Avstar Aircraft of Washington, Inc.

10415 172nd St. E., Hangar A1
Puyallup, WA  98374
office (253)770-9964
or (253)770-0120
email:  avstarair@att.net

03-07-1999 Ask Mike! Archive
So how many G's can my plane take?

Given that I fly a Cessna 172, I really don't have a need for a g meter. However, I have on occasion been bounced around pretty good in some clouds and have often wondered, just how much stress can my airplane safely handle?

Thanks, John


The human body is an amazing thing; but unless you are a body builder or fitness fanatic, your aircraft can handle much more than you can.  Consider what a "G" is.  It is the force of gravity.  Under the typical FAA standard conditions, it's what your body weighs.  Accelerated positive, most typical general aviation aircraft are stressed to +4.5 Gs.  On the negative side, -1.5 Gs.  If you weigh, say, 200 pounds, +4.5 would be the equivalent of a 1000 pound put on your lap; I dare say you would be bruised and a bit nauseous.  To get to -1.5 G, you need to first go to 0 G, or complete weightlessness.  That's the light in the seat, but no pressure on the seatbelt thing, then you would end up with the 300 pound pull on your seat belt.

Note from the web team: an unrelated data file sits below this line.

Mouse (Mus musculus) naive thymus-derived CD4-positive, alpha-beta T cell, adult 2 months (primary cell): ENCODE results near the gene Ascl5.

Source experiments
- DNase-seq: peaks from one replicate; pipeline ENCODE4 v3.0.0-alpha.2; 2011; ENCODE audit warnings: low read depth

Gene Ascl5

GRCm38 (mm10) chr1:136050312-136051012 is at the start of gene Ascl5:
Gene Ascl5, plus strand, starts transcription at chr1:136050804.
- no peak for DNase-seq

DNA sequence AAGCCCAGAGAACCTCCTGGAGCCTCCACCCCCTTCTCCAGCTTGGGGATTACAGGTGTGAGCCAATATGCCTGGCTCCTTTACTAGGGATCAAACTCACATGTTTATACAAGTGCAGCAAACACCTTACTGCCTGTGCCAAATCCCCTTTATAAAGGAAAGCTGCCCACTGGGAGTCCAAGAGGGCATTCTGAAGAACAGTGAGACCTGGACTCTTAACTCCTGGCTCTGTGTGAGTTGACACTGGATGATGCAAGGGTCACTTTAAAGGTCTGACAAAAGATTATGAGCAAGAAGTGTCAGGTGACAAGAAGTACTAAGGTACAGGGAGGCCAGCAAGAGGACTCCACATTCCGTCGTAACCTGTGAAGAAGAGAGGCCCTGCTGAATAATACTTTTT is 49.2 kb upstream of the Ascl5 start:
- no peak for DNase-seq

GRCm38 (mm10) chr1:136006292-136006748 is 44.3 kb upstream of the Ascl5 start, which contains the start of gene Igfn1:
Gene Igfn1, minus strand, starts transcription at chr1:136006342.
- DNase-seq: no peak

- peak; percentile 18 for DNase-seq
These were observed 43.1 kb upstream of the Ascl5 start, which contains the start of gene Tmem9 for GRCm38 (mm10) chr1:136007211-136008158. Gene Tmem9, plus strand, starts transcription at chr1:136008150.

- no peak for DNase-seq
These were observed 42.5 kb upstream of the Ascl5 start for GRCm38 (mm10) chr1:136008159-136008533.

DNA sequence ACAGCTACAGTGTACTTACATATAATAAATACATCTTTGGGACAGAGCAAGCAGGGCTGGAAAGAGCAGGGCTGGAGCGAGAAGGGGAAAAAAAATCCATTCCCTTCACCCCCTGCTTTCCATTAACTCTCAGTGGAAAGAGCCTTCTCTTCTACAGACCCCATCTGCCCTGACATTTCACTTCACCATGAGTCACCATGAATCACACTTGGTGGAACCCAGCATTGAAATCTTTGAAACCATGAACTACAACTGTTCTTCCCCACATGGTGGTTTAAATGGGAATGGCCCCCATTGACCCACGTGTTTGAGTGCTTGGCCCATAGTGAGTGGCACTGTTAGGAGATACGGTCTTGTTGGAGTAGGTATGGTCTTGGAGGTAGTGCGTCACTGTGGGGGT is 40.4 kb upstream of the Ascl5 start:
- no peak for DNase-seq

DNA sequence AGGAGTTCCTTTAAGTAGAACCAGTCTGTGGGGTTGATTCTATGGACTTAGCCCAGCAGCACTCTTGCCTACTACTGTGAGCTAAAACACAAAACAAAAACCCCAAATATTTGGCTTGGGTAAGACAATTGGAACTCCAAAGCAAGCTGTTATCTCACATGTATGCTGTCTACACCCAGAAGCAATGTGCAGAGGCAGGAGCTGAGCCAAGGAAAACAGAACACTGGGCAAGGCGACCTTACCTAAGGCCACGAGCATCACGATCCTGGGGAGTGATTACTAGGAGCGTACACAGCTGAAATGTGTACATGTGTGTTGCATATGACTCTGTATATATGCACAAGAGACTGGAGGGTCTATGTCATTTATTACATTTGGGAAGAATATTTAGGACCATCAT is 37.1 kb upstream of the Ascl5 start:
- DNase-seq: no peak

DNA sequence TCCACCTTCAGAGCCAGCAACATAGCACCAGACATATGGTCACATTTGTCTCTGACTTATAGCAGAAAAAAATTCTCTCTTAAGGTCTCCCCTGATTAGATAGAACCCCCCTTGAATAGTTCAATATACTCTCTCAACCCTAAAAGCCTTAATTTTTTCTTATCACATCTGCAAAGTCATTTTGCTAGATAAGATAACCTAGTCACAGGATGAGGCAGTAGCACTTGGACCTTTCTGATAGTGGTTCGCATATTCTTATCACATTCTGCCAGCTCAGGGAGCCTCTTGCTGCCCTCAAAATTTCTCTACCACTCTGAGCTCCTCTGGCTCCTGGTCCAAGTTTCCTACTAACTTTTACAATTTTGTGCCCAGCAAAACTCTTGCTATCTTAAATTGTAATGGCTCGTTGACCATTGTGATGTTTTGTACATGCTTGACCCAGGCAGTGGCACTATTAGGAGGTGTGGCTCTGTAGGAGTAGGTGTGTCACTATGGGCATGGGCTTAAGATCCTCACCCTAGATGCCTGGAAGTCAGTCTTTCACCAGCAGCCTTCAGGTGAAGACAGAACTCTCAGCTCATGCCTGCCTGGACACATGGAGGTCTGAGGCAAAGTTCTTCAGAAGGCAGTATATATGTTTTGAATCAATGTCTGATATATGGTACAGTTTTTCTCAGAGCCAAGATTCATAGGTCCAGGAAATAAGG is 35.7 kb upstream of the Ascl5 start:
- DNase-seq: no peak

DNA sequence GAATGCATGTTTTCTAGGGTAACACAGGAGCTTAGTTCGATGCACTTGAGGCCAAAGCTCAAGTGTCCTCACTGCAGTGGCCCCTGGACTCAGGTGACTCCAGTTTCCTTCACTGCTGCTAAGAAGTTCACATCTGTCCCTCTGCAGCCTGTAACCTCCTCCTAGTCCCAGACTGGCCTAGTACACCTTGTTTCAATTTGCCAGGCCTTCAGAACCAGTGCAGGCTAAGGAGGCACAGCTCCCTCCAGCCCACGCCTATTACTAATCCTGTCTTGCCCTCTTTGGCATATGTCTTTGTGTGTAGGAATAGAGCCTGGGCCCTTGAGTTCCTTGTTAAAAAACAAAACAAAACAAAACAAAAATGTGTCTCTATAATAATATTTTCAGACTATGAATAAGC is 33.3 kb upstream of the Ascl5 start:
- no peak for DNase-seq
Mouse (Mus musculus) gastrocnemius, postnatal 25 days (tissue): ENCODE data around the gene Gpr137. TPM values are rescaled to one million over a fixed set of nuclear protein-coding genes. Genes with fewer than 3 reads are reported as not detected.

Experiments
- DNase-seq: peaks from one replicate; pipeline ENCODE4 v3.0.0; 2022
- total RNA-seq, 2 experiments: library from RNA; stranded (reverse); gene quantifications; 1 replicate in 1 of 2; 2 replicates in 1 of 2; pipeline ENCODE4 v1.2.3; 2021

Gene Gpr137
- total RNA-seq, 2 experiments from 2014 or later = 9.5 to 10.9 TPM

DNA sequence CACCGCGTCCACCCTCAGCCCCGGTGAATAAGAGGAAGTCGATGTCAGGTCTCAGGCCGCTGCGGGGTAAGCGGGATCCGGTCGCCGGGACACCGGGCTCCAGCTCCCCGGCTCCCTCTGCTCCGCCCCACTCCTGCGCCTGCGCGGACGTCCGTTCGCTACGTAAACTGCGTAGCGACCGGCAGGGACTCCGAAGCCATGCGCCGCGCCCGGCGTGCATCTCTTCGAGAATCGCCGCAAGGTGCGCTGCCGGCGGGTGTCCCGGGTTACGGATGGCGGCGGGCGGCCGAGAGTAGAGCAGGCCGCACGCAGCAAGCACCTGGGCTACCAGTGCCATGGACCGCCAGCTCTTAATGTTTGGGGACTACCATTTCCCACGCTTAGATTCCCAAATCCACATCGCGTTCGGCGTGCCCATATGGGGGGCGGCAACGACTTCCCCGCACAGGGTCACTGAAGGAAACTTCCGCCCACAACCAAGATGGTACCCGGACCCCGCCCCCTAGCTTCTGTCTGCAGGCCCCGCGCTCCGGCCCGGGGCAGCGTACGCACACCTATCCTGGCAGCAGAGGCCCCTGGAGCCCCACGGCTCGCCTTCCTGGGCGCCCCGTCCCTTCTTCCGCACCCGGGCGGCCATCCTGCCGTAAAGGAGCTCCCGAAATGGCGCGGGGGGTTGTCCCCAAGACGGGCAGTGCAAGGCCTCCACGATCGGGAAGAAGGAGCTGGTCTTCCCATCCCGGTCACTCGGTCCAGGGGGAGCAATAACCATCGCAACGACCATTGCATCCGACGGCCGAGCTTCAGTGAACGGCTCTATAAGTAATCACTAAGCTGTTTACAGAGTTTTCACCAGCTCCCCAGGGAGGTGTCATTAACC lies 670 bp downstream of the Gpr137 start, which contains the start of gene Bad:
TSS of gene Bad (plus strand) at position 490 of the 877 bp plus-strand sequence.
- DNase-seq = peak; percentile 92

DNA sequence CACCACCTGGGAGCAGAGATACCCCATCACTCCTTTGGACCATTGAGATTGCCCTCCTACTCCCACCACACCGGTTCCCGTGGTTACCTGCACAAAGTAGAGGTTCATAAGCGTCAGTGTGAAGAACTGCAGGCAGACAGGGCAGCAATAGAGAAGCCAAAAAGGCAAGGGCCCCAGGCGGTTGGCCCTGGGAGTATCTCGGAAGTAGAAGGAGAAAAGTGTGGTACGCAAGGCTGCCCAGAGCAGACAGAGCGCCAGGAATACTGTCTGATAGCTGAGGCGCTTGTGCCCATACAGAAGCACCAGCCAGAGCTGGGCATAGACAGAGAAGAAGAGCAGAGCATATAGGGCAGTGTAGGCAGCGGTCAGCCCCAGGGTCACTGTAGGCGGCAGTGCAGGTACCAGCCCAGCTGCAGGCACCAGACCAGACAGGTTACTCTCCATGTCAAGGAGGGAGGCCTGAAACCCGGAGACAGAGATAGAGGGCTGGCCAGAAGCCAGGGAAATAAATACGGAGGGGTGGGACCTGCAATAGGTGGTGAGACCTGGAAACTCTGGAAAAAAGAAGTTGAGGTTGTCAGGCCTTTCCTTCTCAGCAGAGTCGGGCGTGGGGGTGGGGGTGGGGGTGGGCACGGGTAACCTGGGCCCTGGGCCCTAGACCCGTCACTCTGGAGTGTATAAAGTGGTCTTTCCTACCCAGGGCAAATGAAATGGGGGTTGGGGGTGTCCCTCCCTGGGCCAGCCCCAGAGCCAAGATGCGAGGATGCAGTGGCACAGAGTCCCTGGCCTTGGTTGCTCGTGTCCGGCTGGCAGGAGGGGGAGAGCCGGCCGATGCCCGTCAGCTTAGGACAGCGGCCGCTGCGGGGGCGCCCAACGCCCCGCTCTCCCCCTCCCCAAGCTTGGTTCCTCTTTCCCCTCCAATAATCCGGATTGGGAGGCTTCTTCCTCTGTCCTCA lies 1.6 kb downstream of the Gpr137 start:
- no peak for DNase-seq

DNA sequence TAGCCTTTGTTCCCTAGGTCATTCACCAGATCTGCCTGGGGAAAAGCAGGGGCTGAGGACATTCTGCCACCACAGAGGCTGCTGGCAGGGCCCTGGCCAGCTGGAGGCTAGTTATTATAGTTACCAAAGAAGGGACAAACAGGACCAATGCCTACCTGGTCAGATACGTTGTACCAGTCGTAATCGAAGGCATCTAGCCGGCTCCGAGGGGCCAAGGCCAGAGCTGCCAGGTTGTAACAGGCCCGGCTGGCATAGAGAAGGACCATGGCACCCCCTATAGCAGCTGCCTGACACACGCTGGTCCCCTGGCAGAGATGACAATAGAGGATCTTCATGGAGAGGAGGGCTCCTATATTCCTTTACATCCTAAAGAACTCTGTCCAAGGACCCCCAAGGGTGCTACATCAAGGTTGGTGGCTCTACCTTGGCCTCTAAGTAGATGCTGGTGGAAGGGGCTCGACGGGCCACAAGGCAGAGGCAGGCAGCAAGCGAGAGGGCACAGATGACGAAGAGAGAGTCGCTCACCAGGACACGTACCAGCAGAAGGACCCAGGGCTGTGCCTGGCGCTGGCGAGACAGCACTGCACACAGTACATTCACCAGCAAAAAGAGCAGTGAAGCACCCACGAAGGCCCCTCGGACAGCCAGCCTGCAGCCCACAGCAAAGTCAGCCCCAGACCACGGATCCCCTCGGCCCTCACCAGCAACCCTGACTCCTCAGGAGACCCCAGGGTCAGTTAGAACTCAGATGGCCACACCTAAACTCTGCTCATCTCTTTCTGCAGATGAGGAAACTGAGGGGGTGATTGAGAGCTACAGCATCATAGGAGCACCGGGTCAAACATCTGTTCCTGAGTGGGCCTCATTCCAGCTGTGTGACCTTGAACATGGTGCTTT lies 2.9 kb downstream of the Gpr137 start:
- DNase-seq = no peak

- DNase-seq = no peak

An accelerometer is not standard instrumentation except in aerobatic aircraft.  It's not a bad idea to get some aerobatic training, say, for your next flight review, and that will accomplish two things: 

  1. You will be able to equate that feeling in your stomach with a number.
  2. Being able to perform basic maneuvers assists in sharpening hand-eye coordination, and knowing what your limits are, assists in quicker decision making.

Please, keep in mind, after this training, you won't be nik-named Bob Hoover; stick to approved maneuvers as listed in your basic Aircraft Flight Manual.

Gear Green,